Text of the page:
One of the problems of producing orthotics in Spain is that people wear sandals and flip flops of a large portion of the year. With this technology patients can buy specific sandals in shoe shops here and the insole or orthotic and be made to replace the existing insole in the sandal. Or can be used to make a flip flop with a custom foot bed.

Philip Mann Podiatrist/Chiropodist Tel 686912307 or

Charcot Foot Example

Charcot Foot

Charcot foot is a condition associated with neuropathy (nerve damage) to the foot.

It can lead to deformity, ulceration and even amputation. Although this problem is associated with many conditions that involve neuropathy to the feet, these include nerve damage caused by toxins (ethanol, drug related), infection (leprosy), as well as spinal cord damage and a number of other diseases (Parkinson’s disease, HIV, sarcoidosis, rheumatoid arthritis and psoriasis).

But by far the most common underlying problem is Diabetes, in over 20 years of looking at feet I have only seen one patient with a Charcot foot who was not diabetic.

There is still some, shall we say discussion in the medical profession as to the exact disease process, but most agree that weakened bones in the foot exacerbated by loss of feeling and sometimes trauma start off an inflammatory process. The current belief is that once the disease is triggered in a susceptible individual, there is uncontrolled inflammation in the foot. This inflammation leads to bone breaking down and is indirectly responsible for the progressive fracture and dislocation of joints in the foot.

Charcot foot symptoms, always include swelling of the foot often without a history of trauma. In the early stages there may be redness and warmth and sometimes pain. Although often diagnosed by examination and patient history x-ray is useful to confirm diagnosis. Changes to the bone that are seen on x-ray may be confused for a bone infection. A bone infection is very unlikely if the skin is intact and there is no ulcer present.

Treatment involves immobilising the foot usually with a cast or boot until the inflammation has stabilised. A Charcot episode usually results in changes to the structure of the foot often collapsing the arch of the foot resulting in a ‘rocker’ type foot. Following a Charcot episode an insole to support the foot and prevent further damage and charcot changes is required.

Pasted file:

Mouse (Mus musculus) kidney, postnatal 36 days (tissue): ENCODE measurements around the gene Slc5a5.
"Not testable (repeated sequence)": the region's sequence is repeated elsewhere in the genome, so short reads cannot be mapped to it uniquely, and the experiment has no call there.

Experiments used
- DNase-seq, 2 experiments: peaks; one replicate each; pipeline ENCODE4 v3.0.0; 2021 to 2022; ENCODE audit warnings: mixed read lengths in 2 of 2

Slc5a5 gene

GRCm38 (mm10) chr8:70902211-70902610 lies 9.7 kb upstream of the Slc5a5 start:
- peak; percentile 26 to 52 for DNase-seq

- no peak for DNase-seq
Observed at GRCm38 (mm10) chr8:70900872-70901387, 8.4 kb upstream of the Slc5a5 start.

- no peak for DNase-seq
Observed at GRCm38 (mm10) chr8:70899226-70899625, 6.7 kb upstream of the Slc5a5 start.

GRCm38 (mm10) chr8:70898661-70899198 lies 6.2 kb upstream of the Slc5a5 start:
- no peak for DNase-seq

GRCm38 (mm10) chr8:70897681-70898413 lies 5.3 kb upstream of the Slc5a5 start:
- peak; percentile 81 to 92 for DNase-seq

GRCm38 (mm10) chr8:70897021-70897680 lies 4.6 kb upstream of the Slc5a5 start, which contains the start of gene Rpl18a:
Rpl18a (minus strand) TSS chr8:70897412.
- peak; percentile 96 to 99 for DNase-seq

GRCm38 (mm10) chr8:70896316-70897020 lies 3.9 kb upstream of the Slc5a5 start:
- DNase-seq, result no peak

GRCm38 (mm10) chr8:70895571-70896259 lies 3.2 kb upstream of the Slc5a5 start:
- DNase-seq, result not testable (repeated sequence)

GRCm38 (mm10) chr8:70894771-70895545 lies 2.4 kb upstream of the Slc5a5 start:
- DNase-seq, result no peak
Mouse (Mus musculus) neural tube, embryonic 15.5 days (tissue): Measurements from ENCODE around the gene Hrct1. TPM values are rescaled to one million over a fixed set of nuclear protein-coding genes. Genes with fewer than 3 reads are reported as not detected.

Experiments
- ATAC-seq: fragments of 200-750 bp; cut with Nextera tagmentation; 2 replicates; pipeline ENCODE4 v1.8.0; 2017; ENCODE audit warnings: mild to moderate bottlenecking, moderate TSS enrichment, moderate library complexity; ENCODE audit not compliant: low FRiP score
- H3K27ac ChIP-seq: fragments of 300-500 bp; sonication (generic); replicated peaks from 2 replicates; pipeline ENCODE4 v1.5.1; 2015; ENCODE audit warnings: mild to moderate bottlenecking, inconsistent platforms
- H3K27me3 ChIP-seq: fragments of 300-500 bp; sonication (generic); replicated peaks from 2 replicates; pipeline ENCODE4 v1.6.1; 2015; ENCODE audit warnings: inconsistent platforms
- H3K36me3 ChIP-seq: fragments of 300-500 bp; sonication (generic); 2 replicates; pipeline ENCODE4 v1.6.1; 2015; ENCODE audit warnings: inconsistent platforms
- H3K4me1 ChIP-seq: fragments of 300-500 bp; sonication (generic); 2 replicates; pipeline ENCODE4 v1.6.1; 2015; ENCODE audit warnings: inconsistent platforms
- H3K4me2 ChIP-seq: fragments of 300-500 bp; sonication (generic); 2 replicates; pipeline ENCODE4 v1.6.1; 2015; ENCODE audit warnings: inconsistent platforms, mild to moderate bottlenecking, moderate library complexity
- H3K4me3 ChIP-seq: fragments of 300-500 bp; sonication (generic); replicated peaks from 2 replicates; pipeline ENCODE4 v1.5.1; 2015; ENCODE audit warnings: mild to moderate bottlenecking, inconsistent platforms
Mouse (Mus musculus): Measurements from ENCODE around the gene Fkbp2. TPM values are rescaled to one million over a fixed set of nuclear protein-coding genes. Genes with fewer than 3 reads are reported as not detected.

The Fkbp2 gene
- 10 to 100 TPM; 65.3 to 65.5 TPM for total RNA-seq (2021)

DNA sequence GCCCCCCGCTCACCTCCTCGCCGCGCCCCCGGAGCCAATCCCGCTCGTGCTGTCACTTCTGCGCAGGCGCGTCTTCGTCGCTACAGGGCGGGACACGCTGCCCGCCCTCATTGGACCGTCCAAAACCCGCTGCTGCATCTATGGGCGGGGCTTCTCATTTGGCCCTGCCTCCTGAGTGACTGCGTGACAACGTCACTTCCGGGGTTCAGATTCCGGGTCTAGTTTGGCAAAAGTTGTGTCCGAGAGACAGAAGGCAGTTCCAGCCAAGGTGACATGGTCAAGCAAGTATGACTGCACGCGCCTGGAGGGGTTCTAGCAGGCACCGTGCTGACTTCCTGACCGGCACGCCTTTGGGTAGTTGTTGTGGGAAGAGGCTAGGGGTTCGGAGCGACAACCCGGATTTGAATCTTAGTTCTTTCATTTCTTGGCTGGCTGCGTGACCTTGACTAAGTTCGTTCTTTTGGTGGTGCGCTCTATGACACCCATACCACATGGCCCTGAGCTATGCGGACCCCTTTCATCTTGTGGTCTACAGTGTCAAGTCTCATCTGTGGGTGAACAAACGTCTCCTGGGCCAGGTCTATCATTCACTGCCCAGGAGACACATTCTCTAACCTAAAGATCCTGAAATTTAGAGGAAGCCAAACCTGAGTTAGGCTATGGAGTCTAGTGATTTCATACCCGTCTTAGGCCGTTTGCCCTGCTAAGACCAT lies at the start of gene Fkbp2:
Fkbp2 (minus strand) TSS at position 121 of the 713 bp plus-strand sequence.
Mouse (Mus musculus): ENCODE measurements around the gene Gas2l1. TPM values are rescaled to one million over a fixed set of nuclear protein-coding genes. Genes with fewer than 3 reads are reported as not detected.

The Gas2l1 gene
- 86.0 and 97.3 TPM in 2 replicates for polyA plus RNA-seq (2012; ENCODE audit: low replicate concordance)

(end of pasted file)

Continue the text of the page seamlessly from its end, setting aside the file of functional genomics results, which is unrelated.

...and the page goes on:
Contact me if you have any questions or would like further advice

Common foot problems for dancers

Here are some common problems that dancers experience, and some of the treatments available.

1. Bunion – Gradual onset of foot pain on the outside of the big toe or ball of foot. Pain increases with weight bearing, pressure, or even just touching the area. This injury is often associated with other postural and or biomechanical faults involving other joints (most often a tendency to pronate, or roll-in, during turned-out positions).
Treatment: If caught early, treat with, low level laser, anti inflammatory drugs, strengthening exercises, stretching, a toe spacer, orthotic prescription. Severe cases may require surgical intervention.

2. Metatarsalgia – this is a catchall term meaning inflammation in the metatarsal area, it should be broken into specific diagnosis. The following all come under the umbrella of Metatarsalgia.

Capsulitis – Inflammation of the joint capsule where the toe joins the foot pain on walking sometimes increased space between toes. Treatment: padding to re-distribute pressure, low-level laser, anti-inflammatory drugs, ice, and exercises.

3. Morton’s Neuroma – pain under the 3rd and 4th metatarsal heads, often with pain tingling and numbness in the corresponding toes. Caused by nerve entrapment and thickening.
Treatment: metatarsal dome padding to foot or insole or orthotic with dome, low-level laser, steroid injection.

4. Plantar fasciitis – heel pain often worse first thing in the morning and during weight bearing activity.
Treatment: stretching, footwear alterations, insoles/orthotics steroid injection

5. Hallux rigidus – pain on the top of the big toe, restriction of movement in the joint, painful when bending the big toe, but usually OK when running.
Treatment: manipulations, low level laser, anti inflammatory drugs, alteration of footwear, in severe cases surgery.

6. Ingrown toenail – usually 1st toe, pain, swelling and inflammation, often worse at night in bed.
Treatment: often removing a small section of nail is sufficient, but in severe or recurrent cases surgery to remove a little part of a nail permanently.